52. Expatriate man of letters Edward Girgis: "Coptic expatriates’ organizations are managed by people inside Egypt"

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The following lines review an interview with Egyptian novelist Edward Girgis. He speaks about Coptic expatriates, sectarianism, and social issues in Egypt.

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Edward Girgis is an Egyptian novelist originally from Sohag. He left Egypt 35 years ago and now works as an information consultant for four regional American newspapers in addition to having published several novels.
He stated that nowadays there are about 1.5 million Egyptians in the United States; more than 80 percent of them are Copts and the vast majority of them live in New Jersey, Pennsylvania, and California.
Girgis stated that he did not like the term Coptic expatriates; for it was very journalistic and does not express the reality of the community of Egyptian expatriates. He added that 90 percent of expatriate Copts in the United States do not have any relation with the Coptic expatriates’ organizations and are against attacking Egypt or any heavenly religion.
Girgis further stated that the information that is sent from Egypt to Coptic expatriates’ organizations there anger them, adding that it could be said that the Coptic expatriates’ organizations in the United States are directed from inside Egypt by people who exaggerate in reporting the news.
Q: What is the thing that angers them most?
A: The government’s insistence that the security services handle the Coptic file. News about attacking churches and lands that belong to the church also anger them. Government obstacles toward building churches in Egypt also anger them. The problem is that the news sent to Coptic expatriates’ organizations in the United States is exaggerated to some extant, which increases the anger.
Q: What do Copts of the United States do when they are angry?
A: They organize a demonstration before the United Nations and carry signs that denounce aggression against Copts in Egypt.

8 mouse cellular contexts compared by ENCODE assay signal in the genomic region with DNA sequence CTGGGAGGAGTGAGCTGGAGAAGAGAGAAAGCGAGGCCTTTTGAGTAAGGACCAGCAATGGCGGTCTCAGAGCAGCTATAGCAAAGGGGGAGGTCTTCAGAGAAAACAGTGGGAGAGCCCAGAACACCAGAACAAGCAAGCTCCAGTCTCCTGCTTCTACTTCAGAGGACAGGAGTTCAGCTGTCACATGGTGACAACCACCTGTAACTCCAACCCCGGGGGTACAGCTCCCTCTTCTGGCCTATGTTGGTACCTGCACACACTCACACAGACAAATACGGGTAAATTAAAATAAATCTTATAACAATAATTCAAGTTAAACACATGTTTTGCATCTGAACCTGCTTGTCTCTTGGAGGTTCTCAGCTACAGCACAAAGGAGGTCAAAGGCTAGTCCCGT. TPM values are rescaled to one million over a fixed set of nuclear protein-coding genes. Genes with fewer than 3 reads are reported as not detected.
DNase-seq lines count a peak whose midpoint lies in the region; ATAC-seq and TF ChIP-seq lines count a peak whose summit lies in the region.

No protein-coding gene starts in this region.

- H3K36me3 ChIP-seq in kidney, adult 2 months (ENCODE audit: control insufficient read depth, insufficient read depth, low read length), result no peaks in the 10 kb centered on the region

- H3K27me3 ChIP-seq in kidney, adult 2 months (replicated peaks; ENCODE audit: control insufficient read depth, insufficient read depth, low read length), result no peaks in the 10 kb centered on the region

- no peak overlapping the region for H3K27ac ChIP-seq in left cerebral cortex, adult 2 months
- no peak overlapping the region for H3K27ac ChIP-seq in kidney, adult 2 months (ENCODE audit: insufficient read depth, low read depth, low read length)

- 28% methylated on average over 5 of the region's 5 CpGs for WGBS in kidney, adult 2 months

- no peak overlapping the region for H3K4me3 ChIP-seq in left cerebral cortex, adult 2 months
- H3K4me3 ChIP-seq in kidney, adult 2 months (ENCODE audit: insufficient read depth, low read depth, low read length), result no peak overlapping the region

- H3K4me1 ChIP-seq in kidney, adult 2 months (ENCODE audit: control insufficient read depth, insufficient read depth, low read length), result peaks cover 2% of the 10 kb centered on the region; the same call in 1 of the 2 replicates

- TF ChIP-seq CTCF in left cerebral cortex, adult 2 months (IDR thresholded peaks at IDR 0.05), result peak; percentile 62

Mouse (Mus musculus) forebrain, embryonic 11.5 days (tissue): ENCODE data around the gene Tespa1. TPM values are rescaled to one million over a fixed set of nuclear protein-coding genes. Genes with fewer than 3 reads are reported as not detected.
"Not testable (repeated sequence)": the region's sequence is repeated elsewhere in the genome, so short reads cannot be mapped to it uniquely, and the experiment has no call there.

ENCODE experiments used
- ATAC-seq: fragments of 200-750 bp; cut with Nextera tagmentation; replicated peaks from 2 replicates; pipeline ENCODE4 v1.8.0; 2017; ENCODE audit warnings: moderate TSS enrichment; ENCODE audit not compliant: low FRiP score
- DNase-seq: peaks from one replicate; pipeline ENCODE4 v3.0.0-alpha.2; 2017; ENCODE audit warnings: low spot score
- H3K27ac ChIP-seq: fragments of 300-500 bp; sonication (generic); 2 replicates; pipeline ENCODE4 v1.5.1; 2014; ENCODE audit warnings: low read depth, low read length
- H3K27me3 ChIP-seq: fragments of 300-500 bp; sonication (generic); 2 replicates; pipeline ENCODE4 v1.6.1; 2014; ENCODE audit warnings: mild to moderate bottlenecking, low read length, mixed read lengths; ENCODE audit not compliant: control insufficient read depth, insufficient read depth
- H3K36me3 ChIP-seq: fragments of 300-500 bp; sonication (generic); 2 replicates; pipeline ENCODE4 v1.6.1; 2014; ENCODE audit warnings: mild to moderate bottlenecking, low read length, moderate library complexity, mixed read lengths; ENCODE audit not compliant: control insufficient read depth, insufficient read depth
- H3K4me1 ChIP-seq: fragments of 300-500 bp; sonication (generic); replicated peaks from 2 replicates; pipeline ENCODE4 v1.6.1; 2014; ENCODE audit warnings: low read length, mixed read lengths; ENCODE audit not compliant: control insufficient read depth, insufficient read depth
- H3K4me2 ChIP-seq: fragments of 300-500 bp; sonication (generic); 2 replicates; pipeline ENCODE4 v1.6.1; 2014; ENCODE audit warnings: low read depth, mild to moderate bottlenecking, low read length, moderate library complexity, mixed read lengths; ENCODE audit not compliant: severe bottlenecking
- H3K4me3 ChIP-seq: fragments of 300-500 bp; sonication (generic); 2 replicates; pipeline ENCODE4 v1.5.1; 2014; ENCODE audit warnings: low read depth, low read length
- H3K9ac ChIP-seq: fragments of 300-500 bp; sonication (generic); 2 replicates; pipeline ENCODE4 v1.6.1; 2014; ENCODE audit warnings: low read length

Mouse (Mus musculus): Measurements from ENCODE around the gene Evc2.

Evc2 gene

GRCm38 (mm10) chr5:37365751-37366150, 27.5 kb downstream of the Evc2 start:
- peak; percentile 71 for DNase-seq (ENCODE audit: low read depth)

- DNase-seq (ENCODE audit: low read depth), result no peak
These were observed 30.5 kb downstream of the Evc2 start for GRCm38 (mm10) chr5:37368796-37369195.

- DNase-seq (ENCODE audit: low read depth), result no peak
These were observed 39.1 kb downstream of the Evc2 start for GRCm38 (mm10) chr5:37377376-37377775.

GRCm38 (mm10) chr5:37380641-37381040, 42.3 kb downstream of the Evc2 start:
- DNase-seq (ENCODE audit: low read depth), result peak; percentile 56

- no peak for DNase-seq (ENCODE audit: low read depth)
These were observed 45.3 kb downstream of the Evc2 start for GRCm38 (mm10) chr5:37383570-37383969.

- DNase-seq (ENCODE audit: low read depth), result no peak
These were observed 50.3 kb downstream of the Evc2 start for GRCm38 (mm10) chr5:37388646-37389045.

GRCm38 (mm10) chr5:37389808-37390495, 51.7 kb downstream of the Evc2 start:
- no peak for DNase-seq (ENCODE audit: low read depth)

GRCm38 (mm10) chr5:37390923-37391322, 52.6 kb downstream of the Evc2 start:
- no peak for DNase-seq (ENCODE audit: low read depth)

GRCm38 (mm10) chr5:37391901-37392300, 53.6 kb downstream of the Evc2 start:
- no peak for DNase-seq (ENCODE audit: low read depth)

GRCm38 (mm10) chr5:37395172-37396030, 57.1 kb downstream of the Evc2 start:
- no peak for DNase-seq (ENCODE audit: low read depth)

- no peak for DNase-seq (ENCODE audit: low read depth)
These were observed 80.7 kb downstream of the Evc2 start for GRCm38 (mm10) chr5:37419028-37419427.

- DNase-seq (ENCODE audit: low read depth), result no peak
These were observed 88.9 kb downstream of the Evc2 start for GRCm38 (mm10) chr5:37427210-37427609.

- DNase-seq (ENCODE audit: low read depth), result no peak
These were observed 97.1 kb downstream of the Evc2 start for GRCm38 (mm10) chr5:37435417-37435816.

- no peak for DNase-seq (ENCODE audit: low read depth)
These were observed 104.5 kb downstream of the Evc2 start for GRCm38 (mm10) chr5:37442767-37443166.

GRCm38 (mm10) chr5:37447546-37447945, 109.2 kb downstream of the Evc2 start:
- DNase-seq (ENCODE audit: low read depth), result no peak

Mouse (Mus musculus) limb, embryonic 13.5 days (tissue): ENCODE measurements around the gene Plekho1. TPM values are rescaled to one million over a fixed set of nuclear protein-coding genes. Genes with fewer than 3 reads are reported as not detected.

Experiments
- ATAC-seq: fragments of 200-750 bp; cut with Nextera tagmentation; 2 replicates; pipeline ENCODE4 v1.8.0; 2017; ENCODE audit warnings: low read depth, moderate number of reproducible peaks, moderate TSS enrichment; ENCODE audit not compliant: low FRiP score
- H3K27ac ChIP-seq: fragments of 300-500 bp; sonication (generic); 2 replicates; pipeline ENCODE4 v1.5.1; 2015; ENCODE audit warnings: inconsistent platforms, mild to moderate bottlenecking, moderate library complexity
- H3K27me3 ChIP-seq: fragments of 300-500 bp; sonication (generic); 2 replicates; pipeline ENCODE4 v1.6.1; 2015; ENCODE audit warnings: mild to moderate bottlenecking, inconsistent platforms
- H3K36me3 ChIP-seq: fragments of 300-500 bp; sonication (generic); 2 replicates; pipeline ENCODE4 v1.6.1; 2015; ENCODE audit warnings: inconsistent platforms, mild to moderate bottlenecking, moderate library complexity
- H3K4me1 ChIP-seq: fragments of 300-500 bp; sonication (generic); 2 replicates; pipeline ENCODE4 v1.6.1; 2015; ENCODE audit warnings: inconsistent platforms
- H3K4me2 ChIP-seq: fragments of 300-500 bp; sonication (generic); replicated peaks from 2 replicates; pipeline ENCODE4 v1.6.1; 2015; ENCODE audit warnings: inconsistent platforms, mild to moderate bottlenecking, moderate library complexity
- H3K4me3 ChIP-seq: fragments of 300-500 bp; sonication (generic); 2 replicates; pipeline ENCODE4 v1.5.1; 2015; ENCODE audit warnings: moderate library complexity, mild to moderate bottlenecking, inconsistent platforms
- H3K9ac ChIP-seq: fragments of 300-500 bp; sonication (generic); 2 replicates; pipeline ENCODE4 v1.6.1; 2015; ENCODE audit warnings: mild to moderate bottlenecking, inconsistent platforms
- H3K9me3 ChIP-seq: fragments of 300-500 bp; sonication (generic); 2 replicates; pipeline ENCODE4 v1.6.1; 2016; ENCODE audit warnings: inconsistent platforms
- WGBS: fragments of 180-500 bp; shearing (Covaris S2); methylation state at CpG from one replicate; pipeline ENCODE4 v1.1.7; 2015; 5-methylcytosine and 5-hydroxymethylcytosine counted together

Q: They offend Egyptian officials and call for Americans to intervene in Egypt to solve Copts’ problems? Don’t they?
A: No, they do not offend anybody and they do not call for anybody’s interventione. I assert that expatriate Copts are not directed by any foreign agenda, and that what they do is their own [….]
Q: But sometimes they call for a cessation of American aid to Egypt?
A: The only one who called for stopping the aid was Dr. Sa‘d al-Dīn Ibrāhīm. Coptic expatriates’ organizations have never made such a demand.
Q: What is the reality of the relationship between those organizations and the Coptic Orthodox Church?
A: There is no relation. Sometimes, the church in Egypt sends oral messages to those organizations calling on them to stop attacking Egypt. In its messages the church explains that escalation is against Copts’ interest and that of Egypt. It is by chance that I live close to Pope Shenouda’s residence in the United States, and I assert that Pope Shendouda has never met members of those organizations during his visits to the United States. In Egypt there are Islamists who are provoked by foreign organizations into being more rigid [….]
Girgis refused to name the "foreign organizations" he referred to and only stated, "Obama was supposed to visit Egypt first but he changed his track and visited Saudi Arabia first; who did that?"
Girgis expressed his love for Egypt and said that he spends four months every year there. However, he stated that things have been changing for the worse for the past 15 years.

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